Curling up on the beach with a book is a time-honored summertime pleasure. While some readers may enjoy shaking sand from a hardcover copy of Proust or a paperback romance, the go-to vacation read for many includes a high body count. Murder and surf go together like fried clams and tartar sauce.
The Hudson Valley may be light on surf, but murderous writers proliferate: Even a casual roundup of the usual suspects includes, among others, Alison Gaylin, Carol Goodman, Steve Hamilton, Marshall Karp, C.E. Lawrence, Jenny Milchman, Maxine Paetro, Wendy Corsi Staub, Sebastian Stuart, Kim Wozencraft, and uber-prolific late grandmaster Donald E. Westlake.
Why? To solve the mystery, I met with Alison Gaylin, Steve Hamilton, and Marshall Karp, who all have new books out this summer. Gaylin's Stay With Me (Harper, 2014) is the third in her Shamus Award-winning Brenna Spector series. Let It Burn (Minotaur, 2014) is Hamilton's 10th entry in the much-lauded Alex McKnight series, set in Michigan's Upper Peninsula. Karp is a serial writer of serials, publishing four books starring LA cops Lomax & Biggs before joining James Patterson for NYPD Red; both the series launch and NYPD Red 2 (Little, Brown, 2014) were New York Times #1 bestsellers.
Just before we meet at outdated: an antique café, a violent thunderstorm jumps uptown Kingston, unleashing rain so torrential the gutters flow white. Hamilton is first to arrive, a black umbrella angled over his lamb's-wool corona of hair. He's wearing a tropical yellow shirt and shorts, unfazed by the downpour. Gaylin enters next, in a red summer dress, flashing a smile as she refurls her folding umbrella. Then Karp rushes in, shaking off a golf umbrella and spouting one-liners about parking meters, his timing pure Borscht Belt.
We order cold drinks and sit down to chat about homicide. It's hard to imagine a friendlier trio of authors. Whatever deep inner demons their genre of choice may reflect, they seem to be getting it out of their systems on paper. Each of them took different paths to writing crime fiction, and each has carved out a unique swath of turf.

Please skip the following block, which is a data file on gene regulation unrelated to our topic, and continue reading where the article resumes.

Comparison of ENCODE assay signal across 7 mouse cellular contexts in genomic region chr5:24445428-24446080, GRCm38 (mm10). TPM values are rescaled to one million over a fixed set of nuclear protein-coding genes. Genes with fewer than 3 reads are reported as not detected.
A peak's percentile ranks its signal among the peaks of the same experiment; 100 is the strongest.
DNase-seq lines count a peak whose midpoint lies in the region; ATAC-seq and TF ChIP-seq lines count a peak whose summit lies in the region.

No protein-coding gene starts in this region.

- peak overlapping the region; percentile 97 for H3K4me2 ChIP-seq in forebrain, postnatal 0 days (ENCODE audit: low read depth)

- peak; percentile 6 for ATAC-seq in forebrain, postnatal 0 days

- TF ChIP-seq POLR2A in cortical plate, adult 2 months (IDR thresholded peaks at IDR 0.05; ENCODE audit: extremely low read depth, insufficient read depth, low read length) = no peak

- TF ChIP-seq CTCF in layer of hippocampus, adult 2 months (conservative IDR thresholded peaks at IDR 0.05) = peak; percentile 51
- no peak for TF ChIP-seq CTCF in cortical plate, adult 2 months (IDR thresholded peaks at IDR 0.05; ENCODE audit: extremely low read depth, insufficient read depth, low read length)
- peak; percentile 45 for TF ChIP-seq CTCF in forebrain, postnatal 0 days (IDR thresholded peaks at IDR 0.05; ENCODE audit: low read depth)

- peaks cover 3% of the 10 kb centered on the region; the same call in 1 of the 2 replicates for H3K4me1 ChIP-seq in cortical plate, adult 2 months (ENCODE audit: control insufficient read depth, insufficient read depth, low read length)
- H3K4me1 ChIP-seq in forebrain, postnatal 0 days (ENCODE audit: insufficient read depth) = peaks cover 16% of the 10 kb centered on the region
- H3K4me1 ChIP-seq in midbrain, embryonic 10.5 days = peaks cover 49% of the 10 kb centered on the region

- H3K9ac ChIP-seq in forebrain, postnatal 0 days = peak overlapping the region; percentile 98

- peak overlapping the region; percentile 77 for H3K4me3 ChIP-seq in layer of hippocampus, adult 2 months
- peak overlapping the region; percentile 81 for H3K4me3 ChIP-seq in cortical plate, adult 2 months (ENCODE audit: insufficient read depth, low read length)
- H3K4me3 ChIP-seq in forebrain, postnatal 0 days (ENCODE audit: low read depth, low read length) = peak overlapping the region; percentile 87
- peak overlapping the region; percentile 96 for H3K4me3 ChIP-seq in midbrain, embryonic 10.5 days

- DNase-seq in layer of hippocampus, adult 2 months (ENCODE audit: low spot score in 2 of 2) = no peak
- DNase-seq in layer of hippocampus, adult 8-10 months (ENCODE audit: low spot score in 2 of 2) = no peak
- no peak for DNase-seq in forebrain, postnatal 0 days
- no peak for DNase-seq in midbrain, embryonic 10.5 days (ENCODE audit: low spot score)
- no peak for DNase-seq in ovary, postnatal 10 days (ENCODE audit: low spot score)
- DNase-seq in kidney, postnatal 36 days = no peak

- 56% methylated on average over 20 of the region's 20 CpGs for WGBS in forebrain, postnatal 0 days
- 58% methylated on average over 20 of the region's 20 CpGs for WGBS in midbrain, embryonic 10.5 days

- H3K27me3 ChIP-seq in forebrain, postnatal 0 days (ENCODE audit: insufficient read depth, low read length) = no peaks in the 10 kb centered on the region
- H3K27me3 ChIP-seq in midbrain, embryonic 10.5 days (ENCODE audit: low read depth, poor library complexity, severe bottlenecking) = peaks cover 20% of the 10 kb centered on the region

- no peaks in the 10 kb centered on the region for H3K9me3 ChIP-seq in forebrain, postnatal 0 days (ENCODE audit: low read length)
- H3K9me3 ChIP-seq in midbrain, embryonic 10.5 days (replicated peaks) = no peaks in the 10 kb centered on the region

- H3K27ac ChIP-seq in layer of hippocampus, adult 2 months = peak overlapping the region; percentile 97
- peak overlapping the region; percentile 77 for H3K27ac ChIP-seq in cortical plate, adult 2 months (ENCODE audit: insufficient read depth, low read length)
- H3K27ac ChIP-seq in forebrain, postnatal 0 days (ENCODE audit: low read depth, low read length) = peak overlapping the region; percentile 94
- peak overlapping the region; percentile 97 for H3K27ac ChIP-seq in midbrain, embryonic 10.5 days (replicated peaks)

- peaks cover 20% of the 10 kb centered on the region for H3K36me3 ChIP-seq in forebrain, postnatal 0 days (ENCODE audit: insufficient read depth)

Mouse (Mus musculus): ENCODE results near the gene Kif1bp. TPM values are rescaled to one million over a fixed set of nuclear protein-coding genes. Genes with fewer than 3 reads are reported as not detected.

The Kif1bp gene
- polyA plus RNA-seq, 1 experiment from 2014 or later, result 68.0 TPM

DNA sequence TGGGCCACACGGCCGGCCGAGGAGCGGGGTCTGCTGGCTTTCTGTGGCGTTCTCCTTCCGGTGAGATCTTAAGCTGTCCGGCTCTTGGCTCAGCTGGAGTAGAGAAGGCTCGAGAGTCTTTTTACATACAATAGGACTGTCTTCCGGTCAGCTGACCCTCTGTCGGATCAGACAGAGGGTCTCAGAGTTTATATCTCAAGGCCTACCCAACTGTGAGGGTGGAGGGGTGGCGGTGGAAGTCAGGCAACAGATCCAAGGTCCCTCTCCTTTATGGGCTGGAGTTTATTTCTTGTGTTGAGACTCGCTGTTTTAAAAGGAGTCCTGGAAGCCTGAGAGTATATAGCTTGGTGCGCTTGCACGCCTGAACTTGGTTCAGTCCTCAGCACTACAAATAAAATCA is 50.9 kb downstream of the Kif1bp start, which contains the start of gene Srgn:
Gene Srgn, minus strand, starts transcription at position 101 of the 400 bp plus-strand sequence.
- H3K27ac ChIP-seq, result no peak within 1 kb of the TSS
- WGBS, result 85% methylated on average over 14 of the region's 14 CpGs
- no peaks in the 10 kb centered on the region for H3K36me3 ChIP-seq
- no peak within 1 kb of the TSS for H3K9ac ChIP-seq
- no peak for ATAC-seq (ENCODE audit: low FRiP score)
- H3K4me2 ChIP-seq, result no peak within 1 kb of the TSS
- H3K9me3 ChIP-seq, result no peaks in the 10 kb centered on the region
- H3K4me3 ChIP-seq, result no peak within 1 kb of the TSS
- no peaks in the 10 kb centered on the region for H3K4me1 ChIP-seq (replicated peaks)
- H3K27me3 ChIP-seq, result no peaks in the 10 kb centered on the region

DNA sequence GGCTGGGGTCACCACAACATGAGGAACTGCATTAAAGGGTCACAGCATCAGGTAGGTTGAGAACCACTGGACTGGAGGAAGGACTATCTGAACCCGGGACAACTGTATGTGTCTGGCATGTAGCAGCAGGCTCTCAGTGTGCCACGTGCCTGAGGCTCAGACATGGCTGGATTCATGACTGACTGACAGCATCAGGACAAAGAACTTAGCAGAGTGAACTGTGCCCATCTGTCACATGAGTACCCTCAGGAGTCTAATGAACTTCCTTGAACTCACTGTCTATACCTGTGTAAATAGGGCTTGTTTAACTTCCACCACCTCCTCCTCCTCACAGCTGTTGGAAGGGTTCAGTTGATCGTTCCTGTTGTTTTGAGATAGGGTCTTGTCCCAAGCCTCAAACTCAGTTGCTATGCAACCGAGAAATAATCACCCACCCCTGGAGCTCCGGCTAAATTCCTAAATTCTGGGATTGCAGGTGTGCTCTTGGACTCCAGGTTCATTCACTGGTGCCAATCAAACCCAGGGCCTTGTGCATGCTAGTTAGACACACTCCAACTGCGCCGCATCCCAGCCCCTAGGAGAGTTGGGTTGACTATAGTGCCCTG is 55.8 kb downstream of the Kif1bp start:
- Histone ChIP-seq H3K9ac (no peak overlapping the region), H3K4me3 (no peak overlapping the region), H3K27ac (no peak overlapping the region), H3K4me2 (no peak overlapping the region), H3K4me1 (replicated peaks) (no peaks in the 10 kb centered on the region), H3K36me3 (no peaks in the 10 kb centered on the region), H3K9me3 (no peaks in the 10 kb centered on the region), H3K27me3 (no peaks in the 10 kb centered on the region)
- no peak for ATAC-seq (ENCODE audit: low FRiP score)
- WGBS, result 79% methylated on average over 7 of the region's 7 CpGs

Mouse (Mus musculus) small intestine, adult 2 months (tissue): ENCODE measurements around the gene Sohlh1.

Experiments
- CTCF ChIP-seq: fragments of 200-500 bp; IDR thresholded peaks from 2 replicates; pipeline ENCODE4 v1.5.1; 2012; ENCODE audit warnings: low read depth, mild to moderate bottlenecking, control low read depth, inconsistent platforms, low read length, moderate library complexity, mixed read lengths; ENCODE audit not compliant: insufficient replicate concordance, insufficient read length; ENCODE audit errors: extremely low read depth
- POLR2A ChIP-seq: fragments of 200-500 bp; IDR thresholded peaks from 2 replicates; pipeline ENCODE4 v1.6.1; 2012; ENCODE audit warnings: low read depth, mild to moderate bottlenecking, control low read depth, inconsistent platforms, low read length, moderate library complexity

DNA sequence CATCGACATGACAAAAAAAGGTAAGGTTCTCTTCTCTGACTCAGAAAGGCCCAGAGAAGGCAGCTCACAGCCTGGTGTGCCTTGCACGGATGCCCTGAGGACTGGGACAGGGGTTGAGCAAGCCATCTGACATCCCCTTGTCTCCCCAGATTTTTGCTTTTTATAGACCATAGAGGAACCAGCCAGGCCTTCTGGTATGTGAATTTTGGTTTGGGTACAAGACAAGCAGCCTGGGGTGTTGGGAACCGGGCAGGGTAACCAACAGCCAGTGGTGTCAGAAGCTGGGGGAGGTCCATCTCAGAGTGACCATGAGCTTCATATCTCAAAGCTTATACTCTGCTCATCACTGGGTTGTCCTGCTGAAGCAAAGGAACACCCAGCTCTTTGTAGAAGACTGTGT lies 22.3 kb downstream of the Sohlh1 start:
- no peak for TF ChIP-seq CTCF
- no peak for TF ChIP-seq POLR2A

Gaylin's books feature smart, complex women who juggle impossible pressures as well as they can. Her first novels, Hide Your Eyes and You Kill Me, featured an intrepid preschool teacher who sees things she shouldn't. Next came stand-alones Heartless and Trashed and the Brenna Spector series, which features a private investigator with hyperthemistic syndrome, a rare form of total recall, and an at-risk teenage daughter. Gaylin's also written a young-adult novel, Reality Ends Here, and collaborated with Megan Abbott on graphic novel Normandy Gold, which they're developing for television.
Gaylin grew up in suburban Arcadia, California. At 10, she picked up a copy of Helter Skelter. "I thought it was a book about the Beatles," she says, laughing. Mesmerized, she moved on to other true-crime classics: In Cold Blood, The Executioner's Song. "It's that whole feeling of what human beings are capable of, looking under that rock," she says. "I always liked the feeling of being scared."
As a theater major at Northwestern, she wrote plays and fiction, noting, "Everything I wrote ended up with someone getting killed in it." After college, she did a brief stint as a tabloid reporter for The Star, where her assignments included going undercover as a TV extra, covering the bar mitzvah of "Wonder Years" star Fred Savage and crashing David Hasselhoff's wedding.
She polished her journalism cred with a master's degree from Columbia, and kept writing fiction in Abigail Thomas's Tuesday Night Babes workshop. Thomas urged her to expand a macabre story into a mystery novel. Five years later, Gaylin finished Hide Your Eyes.
It didn't sell. Editors loved her characters, but the plot didn't thicken. Gaylin embarked on a rigorous structure tutorial, reading more than 100 mysteries while she and her husband, filmmaker Mike Gaylin, lived in Mexico. This time she got it right: Hide Your Eyes was nominated for an Edgar Award for best first novel.
Steve Hamilton's first Alex McKnight book, A Cold Day in Paradise, won both the Edgar and Shamus Awards. He won a second Edgar for The Lock Artist; another stand-alone, Night, takes place in a hardscrabble Kingston, New York.
Hamilton was born near Detroit. "But if you live in Michigan, you go north every summer," he says. "It's a different world up there. The Upper Peninsula could be its own state, its own country."